Second, the organization must assess whether the IDTA would be enforceable in the target country. If in doubt, the organization should carry out a supplementary risk assessment in order to assess the potential for harm to those affected and to identify additional protective measures that can reduce the risk. The ICO provides information on when the risk of damage is assessed as low, moderate or high, for example the classification of basic employment or contact information as low risk. It also contains information on factors that can reduce or increase the risk of harm to data subjects, with automated decision-making by the importer being a risk factor, as well as information on measures that can be taken to supplement the IDTA.
The final step is to evaluate the target country’s regime for regulating third party access to personal data, including an evaluation of surveillance laws. Again, the ICO provides guidance on factors likely to protect data subjects’ rights and factors that are likely to undermine them, as well as guidance on assessing the likelihood of third party access. The draft instrument specifies that transfers should only take place if the destination regime is sufficiently similar to that of the UK, the risk of third party access is minimal or the risk of harm to data subjects, even in the case of a third party, is low is access. Specifically, the TRA tool says: “If you decide … about Third party access, you can proceed with the restricted transfer using the IDTA along with the additional steps and safeguards that identify you. “
The draft IDTA does not follow the same structure as the EU SCCs, but contains separate sections detailing the parties, the transfer (including the importer’s permission for further transfers and the frequency with which the IDTA will be reviewed), the transmitted data and the purpose of the transmission as well as the security measures that are taken in each phase of the transmission. The IDTA also contains “mandatory clauses” which regulate the obligations of the exporter and importer in relation to the transfer. The mandatory clauses contain provisions on how the exporter and importer will ensure that in relation to the transfer, compliance with ICO requests, the measures to be taken in the event of a personal data breach, onward transfer and sub-processing and data subject rights .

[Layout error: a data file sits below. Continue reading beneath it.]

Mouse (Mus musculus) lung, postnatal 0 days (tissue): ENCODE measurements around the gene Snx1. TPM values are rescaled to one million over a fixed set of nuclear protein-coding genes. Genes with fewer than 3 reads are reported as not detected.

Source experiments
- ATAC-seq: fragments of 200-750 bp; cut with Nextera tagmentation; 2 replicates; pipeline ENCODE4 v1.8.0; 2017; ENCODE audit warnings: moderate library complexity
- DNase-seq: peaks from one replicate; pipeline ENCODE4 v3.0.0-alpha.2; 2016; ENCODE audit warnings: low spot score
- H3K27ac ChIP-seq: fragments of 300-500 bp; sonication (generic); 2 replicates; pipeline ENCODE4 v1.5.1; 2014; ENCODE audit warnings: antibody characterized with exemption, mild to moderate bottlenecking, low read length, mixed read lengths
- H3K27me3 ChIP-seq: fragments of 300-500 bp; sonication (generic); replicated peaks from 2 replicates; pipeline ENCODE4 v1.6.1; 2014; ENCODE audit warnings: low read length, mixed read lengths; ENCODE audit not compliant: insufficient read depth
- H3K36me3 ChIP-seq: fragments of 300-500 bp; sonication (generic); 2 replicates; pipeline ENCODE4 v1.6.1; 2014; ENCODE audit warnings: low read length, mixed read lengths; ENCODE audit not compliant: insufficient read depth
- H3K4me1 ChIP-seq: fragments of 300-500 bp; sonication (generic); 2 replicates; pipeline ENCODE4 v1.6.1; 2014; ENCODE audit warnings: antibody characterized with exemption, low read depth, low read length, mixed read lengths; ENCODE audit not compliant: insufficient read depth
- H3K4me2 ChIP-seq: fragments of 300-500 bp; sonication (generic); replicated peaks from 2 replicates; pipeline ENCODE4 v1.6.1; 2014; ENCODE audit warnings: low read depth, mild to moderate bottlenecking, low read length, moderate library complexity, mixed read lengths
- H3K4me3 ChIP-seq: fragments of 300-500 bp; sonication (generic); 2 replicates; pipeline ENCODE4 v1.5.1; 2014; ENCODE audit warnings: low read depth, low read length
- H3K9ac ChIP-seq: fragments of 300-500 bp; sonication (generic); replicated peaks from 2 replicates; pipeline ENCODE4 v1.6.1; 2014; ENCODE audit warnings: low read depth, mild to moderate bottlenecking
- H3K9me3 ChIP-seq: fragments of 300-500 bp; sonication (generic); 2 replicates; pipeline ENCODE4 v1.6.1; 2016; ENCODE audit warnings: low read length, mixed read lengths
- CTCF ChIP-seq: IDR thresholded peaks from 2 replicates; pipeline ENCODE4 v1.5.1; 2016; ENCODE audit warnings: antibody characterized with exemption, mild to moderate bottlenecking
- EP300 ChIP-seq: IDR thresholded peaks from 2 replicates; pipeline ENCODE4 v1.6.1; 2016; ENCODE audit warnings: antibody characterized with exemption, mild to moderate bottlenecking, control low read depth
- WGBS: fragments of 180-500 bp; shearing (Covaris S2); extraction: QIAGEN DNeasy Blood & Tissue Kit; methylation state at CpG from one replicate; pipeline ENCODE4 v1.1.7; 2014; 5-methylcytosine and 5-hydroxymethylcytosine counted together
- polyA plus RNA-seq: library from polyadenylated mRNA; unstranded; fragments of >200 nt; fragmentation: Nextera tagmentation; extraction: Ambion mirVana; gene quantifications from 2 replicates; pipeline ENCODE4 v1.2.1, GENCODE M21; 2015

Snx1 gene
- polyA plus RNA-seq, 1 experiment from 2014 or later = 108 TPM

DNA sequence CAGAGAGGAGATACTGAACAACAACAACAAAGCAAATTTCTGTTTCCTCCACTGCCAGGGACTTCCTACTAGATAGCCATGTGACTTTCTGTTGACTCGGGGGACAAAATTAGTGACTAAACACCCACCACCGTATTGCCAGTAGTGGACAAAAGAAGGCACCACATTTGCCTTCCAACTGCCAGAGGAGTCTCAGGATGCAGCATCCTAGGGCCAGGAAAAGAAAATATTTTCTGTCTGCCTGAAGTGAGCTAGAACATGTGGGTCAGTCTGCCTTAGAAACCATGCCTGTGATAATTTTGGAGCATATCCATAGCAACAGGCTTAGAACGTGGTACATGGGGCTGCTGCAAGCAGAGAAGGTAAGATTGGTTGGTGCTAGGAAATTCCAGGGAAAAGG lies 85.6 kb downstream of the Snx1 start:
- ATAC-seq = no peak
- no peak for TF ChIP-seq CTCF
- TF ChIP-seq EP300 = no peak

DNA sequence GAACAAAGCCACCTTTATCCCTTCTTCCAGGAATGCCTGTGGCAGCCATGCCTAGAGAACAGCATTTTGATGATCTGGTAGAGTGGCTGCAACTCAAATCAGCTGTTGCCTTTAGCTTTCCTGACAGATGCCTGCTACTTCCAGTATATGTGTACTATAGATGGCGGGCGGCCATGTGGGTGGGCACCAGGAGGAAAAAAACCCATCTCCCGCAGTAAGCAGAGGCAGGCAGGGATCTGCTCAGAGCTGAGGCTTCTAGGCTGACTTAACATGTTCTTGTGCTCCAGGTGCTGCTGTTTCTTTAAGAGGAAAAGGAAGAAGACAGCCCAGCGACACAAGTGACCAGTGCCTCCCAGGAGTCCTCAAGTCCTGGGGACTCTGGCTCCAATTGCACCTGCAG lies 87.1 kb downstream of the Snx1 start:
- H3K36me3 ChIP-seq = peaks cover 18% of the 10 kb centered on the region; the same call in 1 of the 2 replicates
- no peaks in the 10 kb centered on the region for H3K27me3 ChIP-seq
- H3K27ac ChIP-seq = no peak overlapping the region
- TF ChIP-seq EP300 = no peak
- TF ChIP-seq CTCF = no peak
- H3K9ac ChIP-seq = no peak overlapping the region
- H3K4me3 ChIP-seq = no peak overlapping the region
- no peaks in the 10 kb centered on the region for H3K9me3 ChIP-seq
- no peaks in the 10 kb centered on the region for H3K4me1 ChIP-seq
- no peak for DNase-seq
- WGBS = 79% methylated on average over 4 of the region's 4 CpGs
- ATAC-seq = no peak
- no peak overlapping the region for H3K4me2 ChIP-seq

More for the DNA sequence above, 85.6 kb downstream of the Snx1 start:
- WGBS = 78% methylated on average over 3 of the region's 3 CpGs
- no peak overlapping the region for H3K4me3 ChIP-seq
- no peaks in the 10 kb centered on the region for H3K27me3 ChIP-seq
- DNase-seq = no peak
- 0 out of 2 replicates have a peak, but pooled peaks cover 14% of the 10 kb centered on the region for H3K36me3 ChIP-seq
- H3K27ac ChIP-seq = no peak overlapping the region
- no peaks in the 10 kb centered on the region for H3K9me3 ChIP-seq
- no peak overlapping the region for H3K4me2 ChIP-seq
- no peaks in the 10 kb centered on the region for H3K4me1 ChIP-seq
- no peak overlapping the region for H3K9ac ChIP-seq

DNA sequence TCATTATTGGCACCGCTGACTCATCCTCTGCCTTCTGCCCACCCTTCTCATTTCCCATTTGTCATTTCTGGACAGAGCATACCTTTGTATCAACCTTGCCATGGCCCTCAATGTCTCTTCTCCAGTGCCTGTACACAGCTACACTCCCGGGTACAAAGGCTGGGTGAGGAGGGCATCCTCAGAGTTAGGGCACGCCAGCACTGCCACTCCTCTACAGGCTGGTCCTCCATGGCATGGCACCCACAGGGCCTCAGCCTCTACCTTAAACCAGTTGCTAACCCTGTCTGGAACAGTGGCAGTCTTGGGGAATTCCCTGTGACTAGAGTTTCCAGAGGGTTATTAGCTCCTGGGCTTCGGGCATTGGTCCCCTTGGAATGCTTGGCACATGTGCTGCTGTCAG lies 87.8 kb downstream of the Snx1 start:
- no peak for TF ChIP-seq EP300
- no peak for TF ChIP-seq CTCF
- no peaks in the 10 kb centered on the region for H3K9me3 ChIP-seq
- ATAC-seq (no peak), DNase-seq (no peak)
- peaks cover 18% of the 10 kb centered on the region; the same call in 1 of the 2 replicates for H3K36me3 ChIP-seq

The ICO is seeking feedback on its draft IDTA, including whether it is clear to organizations how the IDTA should be used in conjunction with the TRA tool, whether organizations are likely to use it, whether a modular approach (such as that proposed by the European Commission chosen) in its new SCCs) would be preferable and whether the ICO should provide a separate multi-party IDTA.
The ICO also suggests including additional instruction templates that cover, for example, optional TRA additional protection clauses, trade clauses and examples of a completed TRA and IDTA.
The ICO is also asking if it should issue an IDTA as an addendum to existing model transfer agreements such as the EU SCCs and is providing a template annex amending the EU SCCs to work in the context of UK data transfers. This addendum would potentially provide a practical compliance solution for many companies transferring personal data from the EU and the UK that would otherwise have to enter into separate data transfer agreements.
The full advice can be viewed here.
Copyright © 2021, Hunton Andrews Kurth LLP. All rights reserved.National Law Review, Volume XI, Number 224